Blog See all Articles

Nevada celebrates the lynching of O.J. Simpson’s victims

A sociopath who injected racist poison into our culture is getting off easy

Tina Trent author image / /   5 Comments

Wrongly un-convicted killer O.J. Simpson was granted parole today for a robbery that put him behind bars in Nevada for 9 years.

Appearing before the Nevada Parole Board of Commissioners, O.J. had a good time, sharing jokes with board members and laughing. He joshed that Nevada officials would be glad to see him leave the state, and others in the room laughed with him.

Parole board chairman  Connie Bisbee not only flirted and joked with Simpson: she brought trays of cookies, as if hosting a party instead of conducting state business regarding the incarceration of a brutal two-time killer.

Meanwhile, Simpson’s daughter Arnelle complained that she and her father were the real victims of the justice system and that their suffering at his incarceration was unbearable. “No one really knows how much we have been through, this ordeal the last nine years,” Arnelle Simpson said, preening for the cameras.

O.J. even used the occasion of his parole hearing to mock the families of Nicole Brown Simpson and Ron Goldman. “I’m in no danger to pull a gun on anybody. I’ve never been accused of it … Nobody has ever accused me of pulling any weapon on them,” he sneered.

The parole board laughed as he said those words. He stuck the knife into his victims’ families once again, and then the parole board laughed, and then they let him go.

Why did the parole board help Simpson make a mockery of the people he killed?

Why did they laugh with a killer who escaped justice?

When Arnelle Simpson announced, gawkingly, that “we recognize O.J. is not a perfect man … But he has done his best,” nobody even challenged her.

She spat in the faces of the parents of Ron Goldman and Nicole Brown Simpson, but nobody on that parole board bothered to object, not to the desecration of Simpson’s victims, and not to the ways Simpson made a mockery of the parole process, where he was supposed to express remorse and demonstrate humility.

O.J. Simpson murdered two people in cold blood. Then he used his skin color to incite the racist mob in the jury box, and the racist mob let him go free. By wrongfully acquitting him, the racist mob in the jury box transformed his private murders into a public lynching for the world to see.

And across the country, in office cubicles and public transit and faculty lounges, countless blacks cheered the lynching of Nicole Brown Simpson and Ron Goldman. Egged on by Simpson’s defense team, they cheered the murders because the victims were white, and no white person dared to object to the blood-drenched, racist hatred being spewed at them by their co-workers.

When O.J. Simpson was acquitted, I was working with a feminist nonprofit where the black women ran around the halls high-fiving each other and cheering. The white women stood silently, knowing they dared not react to the racist, hate-filled abuse being heaped on them.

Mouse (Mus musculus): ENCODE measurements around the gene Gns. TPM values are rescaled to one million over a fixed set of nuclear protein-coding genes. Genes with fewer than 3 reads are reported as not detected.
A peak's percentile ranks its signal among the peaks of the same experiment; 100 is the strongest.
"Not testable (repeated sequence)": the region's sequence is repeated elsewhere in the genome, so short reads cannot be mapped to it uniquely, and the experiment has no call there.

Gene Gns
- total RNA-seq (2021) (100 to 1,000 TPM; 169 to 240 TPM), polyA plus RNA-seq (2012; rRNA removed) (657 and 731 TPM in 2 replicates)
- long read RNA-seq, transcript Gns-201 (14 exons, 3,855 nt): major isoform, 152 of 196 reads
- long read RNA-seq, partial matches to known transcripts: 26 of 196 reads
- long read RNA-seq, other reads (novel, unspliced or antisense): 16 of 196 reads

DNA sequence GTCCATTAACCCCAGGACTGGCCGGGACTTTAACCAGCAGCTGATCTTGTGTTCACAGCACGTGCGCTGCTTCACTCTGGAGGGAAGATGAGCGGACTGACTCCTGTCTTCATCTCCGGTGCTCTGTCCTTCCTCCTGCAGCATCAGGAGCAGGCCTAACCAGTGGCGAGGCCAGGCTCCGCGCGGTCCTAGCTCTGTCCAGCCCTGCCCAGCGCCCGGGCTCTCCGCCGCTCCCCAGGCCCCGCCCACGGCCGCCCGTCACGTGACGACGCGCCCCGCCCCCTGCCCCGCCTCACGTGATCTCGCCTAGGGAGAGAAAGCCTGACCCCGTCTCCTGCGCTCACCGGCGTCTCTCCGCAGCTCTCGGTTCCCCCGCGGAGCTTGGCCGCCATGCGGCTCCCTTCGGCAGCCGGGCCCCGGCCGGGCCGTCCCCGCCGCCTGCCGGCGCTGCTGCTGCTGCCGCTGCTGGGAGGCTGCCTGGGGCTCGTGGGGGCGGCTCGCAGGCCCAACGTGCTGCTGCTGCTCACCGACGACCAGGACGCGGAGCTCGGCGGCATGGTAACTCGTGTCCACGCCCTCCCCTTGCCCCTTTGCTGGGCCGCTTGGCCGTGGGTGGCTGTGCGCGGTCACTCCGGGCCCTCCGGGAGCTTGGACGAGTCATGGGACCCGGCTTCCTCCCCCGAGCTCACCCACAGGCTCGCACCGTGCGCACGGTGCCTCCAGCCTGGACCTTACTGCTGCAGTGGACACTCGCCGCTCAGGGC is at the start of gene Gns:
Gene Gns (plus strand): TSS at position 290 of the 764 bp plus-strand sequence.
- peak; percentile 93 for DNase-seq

The aftermath of O.J. Simpson’s acquittal for the murders of Nicole Brown Simpson and Ron Goldman had the hallmarks of a classic lynching: there were spontaneous public celebrations in the streets; souvenirs were sold, and musicians wrote songs commemorating it.

Like President Woodrow Wilson (D), who screened the racist film Birth of a Nation in the White House, Barack Obama (D) hosted several rappers at the White House who had written equally racist songs celebrating the lynching of Mrs. Simpson and Goldman.

Such normalization – even tacit celebration – of the lynching of whites by blacks at the highest level of government changes the meaning of the entire 100-year crusade against lynching itself. Is lynching wrong? Not if it is done to whites, according to O.J. Simpson. And also according to Barack Obama.

In This Story:

The Author

Tina Trent

Tina Trent writes about crime and policing, political radicals, social service programs, and academia. She has published several reports for America’s Survival and helped the late Larry Grathwohl release a…

Comments

  • pfbonney

    This is the only time that I have heard this perspective. Like most Americans that I’ve known, I’ve been trained to acquiesce to minority beliefs. I think like they want us to think.

    But, unfortunately for them, I am still capable of recognizing a valid argument once I hear it. They still haven’t taken that capability away from me.

  • timbuck2

    I remember vividly the reactions of my co-workers who watched the verdict in the criminal case against Simpson. White co-workers were stunned and appalled by the verdict. Black co-workers walked around the office in smug satisfaction of this miscarriage of justice. The racial divisiveness caused the verdict was so pronounced that a company memo was sent out forbidding discussion of the case after the verdict,

  • Scott

    I admire the way you speak the truth for most of us. His fans seem to ignore the fact that ‘the real killer’ has never been pursued. Much less the obvious answer to ‘Why Not?’.

  • c.wick

    I was ashamed and embarrassed watching the parole hearing. O.J. Simpson makes me sick as well as other people in the room. I can’t wait to watch go back to prison. Once a psychopath always a psychopath.

  • James Simpson

    A real measure of the depth of the sickness in our society, and especially our “justice” system, that Barack Obama and Eric Holder made a mockery of for 8 years. What a disgrace. Excellent post Tina.